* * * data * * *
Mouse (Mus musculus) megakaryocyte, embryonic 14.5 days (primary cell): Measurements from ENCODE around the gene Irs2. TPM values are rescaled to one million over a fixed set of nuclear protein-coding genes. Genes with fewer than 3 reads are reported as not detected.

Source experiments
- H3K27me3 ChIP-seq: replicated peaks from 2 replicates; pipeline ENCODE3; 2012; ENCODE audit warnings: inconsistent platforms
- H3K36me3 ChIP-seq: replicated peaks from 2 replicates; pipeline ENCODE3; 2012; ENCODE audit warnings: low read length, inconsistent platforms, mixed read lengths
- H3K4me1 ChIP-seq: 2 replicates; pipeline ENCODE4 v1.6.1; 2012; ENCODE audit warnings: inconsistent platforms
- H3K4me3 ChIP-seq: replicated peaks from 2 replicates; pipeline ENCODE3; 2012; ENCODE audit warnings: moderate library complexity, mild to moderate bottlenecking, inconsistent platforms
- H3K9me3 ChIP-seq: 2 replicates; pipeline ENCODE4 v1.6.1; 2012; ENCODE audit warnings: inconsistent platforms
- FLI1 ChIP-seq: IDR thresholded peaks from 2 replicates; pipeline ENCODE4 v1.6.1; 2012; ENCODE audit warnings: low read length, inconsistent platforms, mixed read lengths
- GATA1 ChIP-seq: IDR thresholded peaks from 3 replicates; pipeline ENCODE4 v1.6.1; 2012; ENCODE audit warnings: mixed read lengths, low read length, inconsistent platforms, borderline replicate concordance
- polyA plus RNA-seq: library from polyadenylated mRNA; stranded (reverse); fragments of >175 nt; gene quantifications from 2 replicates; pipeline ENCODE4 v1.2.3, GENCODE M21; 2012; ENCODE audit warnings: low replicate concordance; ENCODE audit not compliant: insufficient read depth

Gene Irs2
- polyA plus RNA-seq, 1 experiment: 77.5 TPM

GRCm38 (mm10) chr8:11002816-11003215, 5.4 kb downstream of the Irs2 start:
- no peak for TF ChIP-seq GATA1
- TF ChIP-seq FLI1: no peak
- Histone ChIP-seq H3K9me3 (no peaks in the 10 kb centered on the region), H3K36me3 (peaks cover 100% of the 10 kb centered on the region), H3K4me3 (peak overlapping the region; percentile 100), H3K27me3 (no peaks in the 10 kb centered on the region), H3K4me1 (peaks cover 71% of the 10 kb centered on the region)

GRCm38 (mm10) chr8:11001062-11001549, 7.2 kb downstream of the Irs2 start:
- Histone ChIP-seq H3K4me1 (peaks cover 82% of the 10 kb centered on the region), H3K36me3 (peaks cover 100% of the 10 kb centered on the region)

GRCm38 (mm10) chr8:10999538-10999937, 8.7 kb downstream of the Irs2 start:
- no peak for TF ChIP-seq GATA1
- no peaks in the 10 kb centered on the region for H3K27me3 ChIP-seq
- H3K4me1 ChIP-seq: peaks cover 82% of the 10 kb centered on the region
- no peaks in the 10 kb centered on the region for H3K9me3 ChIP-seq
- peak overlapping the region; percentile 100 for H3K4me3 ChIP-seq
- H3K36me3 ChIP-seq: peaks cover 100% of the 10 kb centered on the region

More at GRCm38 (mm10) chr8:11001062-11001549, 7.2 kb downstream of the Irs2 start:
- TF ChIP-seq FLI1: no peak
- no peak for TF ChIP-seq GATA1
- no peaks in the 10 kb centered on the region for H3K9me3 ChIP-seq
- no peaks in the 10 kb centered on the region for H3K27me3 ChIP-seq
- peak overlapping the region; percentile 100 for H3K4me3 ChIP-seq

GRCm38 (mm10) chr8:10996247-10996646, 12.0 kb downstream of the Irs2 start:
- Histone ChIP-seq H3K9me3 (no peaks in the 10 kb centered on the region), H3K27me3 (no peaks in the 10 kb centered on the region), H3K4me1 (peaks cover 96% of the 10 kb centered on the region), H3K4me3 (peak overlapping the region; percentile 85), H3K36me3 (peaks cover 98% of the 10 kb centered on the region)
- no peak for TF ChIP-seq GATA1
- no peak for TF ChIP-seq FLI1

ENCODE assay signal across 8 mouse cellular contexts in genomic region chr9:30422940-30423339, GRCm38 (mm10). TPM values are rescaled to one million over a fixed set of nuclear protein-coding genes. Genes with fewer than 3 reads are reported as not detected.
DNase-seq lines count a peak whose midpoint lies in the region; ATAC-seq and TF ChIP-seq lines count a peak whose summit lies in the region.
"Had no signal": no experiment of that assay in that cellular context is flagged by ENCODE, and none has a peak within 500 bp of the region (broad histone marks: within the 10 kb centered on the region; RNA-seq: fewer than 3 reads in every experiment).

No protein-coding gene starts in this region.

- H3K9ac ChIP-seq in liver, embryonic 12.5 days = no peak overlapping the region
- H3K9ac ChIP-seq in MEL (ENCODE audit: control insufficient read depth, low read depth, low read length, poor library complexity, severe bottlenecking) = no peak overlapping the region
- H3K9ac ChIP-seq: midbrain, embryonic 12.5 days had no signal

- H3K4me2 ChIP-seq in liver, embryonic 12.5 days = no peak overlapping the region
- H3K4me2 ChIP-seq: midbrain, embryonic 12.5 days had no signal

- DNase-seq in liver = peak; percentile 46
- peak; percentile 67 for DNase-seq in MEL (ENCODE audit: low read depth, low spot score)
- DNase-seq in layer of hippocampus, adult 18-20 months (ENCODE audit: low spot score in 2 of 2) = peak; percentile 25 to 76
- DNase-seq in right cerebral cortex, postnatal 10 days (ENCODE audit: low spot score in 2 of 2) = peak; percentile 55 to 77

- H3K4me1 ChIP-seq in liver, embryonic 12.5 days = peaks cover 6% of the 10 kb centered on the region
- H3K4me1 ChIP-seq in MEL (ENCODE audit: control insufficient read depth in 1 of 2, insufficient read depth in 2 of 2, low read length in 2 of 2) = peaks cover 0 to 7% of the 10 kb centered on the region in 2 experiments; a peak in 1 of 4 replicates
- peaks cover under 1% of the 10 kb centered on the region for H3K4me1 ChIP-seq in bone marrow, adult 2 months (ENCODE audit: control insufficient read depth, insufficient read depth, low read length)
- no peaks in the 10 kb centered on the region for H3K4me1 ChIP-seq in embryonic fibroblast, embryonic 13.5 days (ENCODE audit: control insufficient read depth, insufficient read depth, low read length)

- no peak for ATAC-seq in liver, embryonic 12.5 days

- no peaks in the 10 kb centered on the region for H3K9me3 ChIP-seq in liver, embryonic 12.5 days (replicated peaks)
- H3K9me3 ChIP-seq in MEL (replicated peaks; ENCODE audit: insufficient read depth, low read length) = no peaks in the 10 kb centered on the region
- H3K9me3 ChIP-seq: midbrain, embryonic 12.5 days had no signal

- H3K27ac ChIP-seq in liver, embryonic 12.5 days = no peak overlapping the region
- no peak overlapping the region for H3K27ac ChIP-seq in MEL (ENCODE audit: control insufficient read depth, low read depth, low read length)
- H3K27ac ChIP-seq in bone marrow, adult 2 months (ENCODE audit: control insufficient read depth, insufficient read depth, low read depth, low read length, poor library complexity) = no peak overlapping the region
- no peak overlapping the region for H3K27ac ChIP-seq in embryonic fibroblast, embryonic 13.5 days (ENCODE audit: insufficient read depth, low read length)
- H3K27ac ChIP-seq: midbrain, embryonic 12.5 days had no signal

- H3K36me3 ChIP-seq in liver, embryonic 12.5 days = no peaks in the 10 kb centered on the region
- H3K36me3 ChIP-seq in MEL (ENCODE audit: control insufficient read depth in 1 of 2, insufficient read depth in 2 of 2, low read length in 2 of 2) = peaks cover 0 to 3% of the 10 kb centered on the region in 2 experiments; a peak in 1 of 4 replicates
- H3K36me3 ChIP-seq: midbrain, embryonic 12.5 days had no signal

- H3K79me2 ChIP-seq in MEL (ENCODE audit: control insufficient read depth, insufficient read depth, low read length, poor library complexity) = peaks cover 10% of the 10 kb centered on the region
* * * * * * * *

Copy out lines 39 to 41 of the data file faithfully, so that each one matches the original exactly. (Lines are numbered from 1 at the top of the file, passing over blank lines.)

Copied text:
No protein-coding gene starts in this region.

- H3K9ac ChIP-seq in liver, embryonic 12.5 days = no peak overlapping the region
- H3K9ac ChIP-seq in MEL (ENCODE audit: control insufficient read depth, low read depth, low read length, poor library complexity, severe bottlenecking) = no peak overlapping the region